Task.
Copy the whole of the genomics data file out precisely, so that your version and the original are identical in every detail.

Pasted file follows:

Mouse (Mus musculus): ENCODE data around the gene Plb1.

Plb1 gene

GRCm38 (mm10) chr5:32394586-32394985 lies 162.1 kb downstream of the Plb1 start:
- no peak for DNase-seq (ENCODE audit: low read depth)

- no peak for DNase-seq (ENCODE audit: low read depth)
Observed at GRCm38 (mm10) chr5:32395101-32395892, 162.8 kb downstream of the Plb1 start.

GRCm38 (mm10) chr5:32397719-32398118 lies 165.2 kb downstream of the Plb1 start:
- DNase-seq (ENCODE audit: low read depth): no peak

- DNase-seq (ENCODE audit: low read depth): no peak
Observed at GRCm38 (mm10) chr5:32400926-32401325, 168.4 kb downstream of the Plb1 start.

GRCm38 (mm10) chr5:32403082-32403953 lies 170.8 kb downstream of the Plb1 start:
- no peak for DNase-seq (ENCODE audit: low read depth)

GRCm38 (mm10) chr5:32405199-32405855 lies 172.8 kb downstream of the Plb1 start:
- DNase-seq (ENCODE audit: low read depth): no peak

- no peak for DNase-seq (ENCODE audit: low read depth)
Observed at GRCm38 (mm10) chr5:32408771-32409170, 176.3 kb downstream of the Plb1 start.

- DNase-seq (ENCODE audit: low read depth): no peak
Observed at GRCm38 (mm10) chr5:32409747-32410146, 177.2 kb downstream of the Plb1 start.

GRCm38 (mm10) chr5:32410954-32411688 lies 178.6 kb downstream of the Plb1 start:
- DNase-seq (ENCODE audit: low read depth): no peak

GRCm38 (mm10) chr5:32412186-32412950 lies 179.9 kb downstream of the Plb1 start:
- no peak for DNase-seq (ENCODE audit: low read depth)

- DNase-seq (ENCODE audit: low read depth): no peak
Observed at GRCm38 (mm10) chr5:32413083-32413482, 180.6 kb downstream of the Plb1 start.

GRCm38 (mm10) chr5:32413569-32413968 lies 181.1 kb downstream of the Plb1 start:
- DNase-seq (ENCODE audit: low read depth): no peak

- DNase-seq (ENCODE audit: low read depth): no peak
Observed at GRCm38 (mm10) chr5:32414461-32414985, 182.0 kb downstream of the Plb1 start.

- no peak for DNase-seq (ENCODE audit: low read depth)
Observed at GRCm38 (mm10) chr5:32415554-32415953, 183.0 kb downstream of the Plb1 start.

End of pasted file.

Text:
Mouse (Mus musculus): ENCODE data around the gene Plb1.

Plb1 gene

GRCm38 (mm10) chr5:32394586-32394985 lies 162.1 kb downstream of the Plb1 start:
- no peak for DNase-seq (ENCODE audit: low read depth)

- no peak for DNase-seq (ENCODE audit: low read depth)
Observed at GRCm38 (mm10) chr5:32395101-32395892, 162.8 kb downstream of the Plb1 start.

GRCm38 (mm10) chr5:32397719-32398118 lies 165.2 kb downstream of the Plb1 start:
- DNase-seq (ENCODE audit: low read depth): no peak

- DNase-seq (ENCODE audit: low read depth): no peak
Observed at GRCm38 (mm10) chr5:32400926-32401325, 168.4 kb downstream of the Plb1 start.

GRCm38 (mm10) chr5:32403082-32403953 lies 170.8 kb downstream of the Plb1 start:
- no peak for DNase-seq (ENCODE audit: low read depth)

GRCm38 (mm10) chr5:32405199-32405855 lies 172.8 kb downstream of the Plb1 start:
- DNase-seq (ENCODE audit: low read depth): no peak

- no peak for DNase-seq (ENCODE audit: low read depth)
Observed at GRCm38 (mm10) chr5:32408771-32409170, 176.3 kb downstream of the Plb1 start.

- DNase-seq (ENCODE audit: low read depth): no peak
Observed at GRCm38 (mm10) chr5:32409747-32410146, 177.2 kb downstream of the Plb1 start.

GRCm38 (mm10) chr5:32410954-32411688 lies 178.6 kb downstream of the Plb1 start:
- DNase-seq (ENCODE audit: low read depth): no peak

GRCm38 (mm10) chr5:32412186-32412950 lies 179.9 kb downstream of the Plb1 start:
- no peak for DNase-seq (ENCODE audit: low read depth)

- DNase-seq (ENCODE audit: low read depth): no peak
Observed at GRCm38 (mm10) chr5:32413083-32413482, 180.6 kb downstream of the Plb1 start.

GRCm38 (mm10) chr5:32413569-32413968 lies 181.1 kb downstream of the Plb1 start:
- DNase-seq (ENCODE audit: low read depth): no peak

- DNase-seq (ENCODE audit: low read depth): no peak
Observed at GRCm38 (mm10) chr5:32414461-32414985, 182.0 kb downstream of the Plb1 start.

- no peak for DNase-seq (ENCODE audit: low read depth)
Observed at GRCm38 (mm10) chr5:32415554-32415953, 183.0 kb downstream of the Plb1 start.